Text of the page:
In Ottawa, it's raining scandal. Correction, it's pouring, with hurricane-force winds. For a government that thrives on the politics of cynicism, exhibits, at every turn, contempt for democracy and election laws and is preoccupied with punishing those who disagree with their ideology, the past three scandal-clad weeks are as if all of Stephen Harper's chickens have come home to roost.
The prime minister, who prides himself on being in ultimate control, the quintessential micro-manager, must be wondering how it all went so wrong.
The Senate expense scandal and the $90,000 cheque from the PM's former chief of staff, Nigel Wright, to Sen. Mike Duffy are the tip of the iceberg for the beleaguered Conservative government.
And make no mistake this is a scandal, a scandal so bad that a trusted staff member would cut such a cheque.
There is an excellent chance that laws as well as ethics were abandoned and broken.
Mike Duffy, Pamela Wallin, Patrick Brazeau, Arthur Porter, Bruce Carson, Nigel Wright. Combined they form a worrisome pattern for Mr. Harper and the so-called Conservative brand. The Ford brothers in Toronto are not exactly helping the Conservative cause these days either.
The patronage gravy train did not end with this government despite its moralizing while in opposition. Indeed, the rewarding of political friends (a number of whom have had their share of scandals and run-ins with the law) is as bad or worse than it ever was under previous governments.
When the message is "winning at all costs," rules, even laws, get broken.
When that's your mantra, you and those around you learn very quickly to perfect bullying to an art form, as this prime minister has done.
When that's your mantra, anyone who opposes your view of the world (scientists, doctors, statisticians, unions, feminists, environmentalists) and expresses that dissent or disagreement is viewed as the enemy.
And enemies must be eliminated, silenced, or punished -- no matter the cost, no matter the destruction to the country.
This has never been a prime minister interested in building a better Canada, in reaching social consensus, in cultivating relationships with those he may have differences with, nor in thinking government can play a role in making life better for people. Instead, this prime minister has always valued power for power's sake. Instead of building, he seeks to destroy.
His government’s economic and social policies have not exactly placed Canada ahead of the pack. Indeed the damage caused by many of these policies -- whether on the environment or on democracy -- will have lasting impacts. It is the failure to listen to reason or evidence or to understand and respect democracy that has characterized the Harper regime.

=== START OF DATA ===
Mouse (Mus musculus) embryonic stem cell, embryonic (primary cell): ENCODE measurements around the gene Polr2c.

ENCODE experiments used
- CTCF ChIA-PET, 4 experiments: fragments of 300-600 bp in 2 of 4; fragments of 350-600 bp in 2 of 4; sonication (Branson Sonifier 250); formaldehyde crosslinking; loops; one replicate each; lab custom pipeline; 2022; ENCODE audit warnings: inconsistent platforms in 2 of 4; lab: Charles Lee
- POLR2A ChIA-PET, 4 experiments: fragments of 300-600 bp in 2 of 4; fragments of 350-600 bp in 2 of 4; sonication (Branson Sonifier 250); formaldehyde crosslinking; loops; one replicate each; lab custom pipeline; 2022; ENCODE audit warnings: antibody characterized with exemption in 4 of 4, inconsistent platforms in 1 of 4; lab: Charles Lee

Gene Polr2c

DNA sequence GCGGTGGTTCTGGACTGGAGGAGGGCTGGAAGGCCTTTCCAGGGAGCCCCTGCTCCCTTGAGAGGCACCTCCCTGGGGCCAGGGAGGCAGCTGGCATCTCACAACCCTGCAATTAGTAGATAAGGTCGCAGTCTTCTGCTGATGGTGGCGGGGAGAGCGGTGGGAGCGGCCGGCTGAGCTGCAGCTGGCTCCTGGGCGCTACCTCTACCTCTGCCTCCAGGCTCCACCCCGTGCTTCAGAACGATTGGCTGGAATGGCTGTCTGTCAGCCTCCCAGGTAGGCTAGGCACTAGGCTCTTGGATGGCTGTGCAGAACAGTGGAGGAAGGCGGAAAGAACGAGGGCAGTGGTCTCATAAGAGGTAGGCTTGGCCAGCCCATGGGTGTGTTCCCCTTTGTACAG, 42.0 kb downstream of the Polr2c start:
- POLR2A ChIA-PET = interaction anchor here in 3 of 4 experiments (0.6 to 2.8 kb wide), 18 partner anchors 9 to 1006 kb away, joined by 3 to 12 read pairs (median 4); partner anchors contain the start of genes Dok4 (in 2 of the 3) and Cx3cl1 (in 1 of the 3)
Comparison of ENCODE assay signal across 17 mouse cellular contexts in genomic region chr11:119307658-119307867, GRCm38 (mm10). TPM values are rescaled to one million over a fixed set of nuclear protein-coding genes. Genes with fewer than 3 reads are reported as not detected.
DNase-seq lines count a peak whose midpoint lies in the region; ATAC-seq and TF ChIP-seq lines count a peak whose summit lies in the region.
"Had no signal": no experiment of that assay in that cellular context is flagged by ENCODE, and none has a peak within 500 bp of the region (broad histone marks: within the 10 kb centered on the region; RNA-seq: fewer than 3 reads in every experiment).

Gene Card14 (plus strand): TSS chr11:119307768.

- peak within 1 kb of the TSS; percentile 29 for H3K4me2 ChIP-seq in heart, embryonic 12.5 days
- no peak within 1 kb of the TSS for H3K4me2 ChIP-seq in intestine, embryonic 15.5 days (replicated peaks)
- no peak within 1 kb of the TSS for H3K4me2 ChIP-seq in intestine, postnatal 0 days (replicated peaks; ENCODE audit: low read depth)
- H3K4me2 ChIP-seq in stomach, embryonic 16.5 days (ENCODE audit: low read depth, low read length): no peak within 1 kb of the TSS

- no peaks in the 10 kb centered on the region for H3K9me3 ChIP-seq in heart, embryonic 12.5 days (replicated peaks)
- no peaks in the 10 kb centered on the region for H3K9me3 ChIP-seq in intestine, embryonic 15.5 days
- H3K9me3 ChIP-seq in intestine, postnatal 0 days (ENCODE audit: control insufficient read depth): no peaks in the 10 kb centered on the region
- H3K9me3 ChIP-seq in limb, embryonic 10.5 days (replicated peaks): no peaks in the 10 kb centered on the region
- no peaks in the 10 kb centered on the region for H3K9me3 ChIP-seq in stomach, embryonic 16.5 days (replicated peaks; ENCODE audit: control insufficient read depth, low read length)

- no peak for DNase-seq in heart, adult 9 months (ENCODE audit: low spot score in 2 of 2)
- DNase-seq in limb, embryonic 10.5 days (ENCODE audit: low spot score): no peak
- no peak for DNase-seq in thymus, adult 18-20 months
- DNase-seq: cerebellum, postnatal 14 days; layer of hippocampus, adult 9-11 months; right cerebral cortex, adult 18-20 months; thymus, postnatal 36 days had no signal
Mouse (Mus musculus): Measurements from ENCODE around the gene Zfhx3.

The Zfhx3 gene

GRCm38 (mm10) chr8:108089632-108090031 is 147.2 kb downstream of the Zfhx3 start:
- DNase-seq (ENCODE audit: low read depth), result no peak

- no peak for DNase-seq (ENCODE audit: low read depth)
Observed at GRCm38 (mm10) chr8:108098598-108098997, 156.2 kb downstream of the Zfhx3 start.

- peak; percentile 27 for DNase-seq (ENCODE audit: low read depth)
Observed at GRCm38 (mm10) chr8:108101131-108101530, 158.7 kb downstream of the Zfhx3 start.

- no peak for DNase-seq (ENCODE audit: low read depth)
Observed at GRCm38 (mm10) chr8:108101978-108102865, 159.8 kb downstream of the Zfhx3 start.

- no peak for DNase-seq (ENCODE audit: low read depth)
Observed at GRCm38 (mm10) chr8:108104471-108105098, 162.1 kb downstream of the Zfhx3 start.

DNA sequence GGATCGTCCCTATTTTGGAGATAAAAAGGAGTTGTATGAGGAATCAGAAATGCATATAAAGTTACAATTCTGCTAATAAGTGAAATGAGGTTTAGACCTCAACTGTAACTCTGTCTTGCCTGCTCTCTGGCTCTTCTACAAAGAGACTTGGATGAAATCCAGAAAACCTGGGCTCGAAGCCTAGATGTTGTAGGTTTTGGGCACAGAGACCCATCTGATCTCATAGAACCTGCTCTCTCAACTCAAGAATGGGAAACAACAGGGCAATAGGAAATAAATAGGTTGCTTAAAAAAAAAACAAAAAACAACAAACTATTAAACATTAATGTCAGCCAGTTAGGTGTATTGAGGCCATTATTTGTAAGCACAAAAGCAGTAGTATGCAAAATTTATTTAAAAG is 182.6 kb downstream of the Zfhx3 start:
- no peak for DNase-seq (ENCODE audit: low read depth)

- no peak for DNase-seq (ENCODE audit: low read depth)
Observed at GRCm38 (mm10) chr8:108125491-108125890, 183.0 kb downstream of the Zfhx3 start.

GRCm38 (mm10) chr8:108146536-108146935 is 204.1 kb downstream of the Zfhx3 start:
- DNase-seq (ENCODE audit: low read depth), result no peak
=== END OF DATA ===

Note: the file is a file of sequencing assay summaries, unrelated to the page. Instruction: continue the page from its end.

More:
This will be the legacy of his government. And now we can add scandal-ridden. Senators collecting fraudulent expenses; their colleagues whitewashing audit reports; $90,000 cheques. It reeks of coverup.
No doubt this must be a bitter pill for some Conservative MPs to swallow. Those who actually believe in ethics and accountability and all those values Stephen Harper and his inner circle say their governance has been about.
It would be almost laughable, if it weren’t so sad and serious a matter.
Accountable and transparent. The government that gave us the Accountability Act. That's the talking point. That is the spin.
The facts say otherwise.
Just ask Canada's former Parliamentary Budget Officer, who engaged in a multi-year campaign to get the government to disclose its budget plans.
Just ask climate scientists or the head of Statistics Canada who quit over the government's preference for ideologically driven policy rather than policy supported by facts and data and evidence.
Ask just about anyone who because of their own principles and ethics went up against this prime minister what the outcome was.
The facts say this is a prime minister who will sacrifice anything to win and clearly his staff understood this about him, which is why Mr. Wright had no problem writing a huge cheque to make Senator Duffy's expense problem go away.
So when you sow this kind of politics, you have to expect that eventually karma won't be kind; that you will eventually reap all the nastiness that you have planted over the years.
This is so much bigger than a few Senators feeling "entitled to their entitlements."
This is about a culture of meanness, spite and political expediency created by this federal government and this prime minister.
This is Stephen Harper's doing. The question now is will he survive the storm or be swept up in its powerful current?
Lana Payne is president of the Newfoundland and Labrador Federation of Labour. She can be reached by email at firstname.lastname@example.org.
This article was originally published at The Telegram and is reprinted here with permission.
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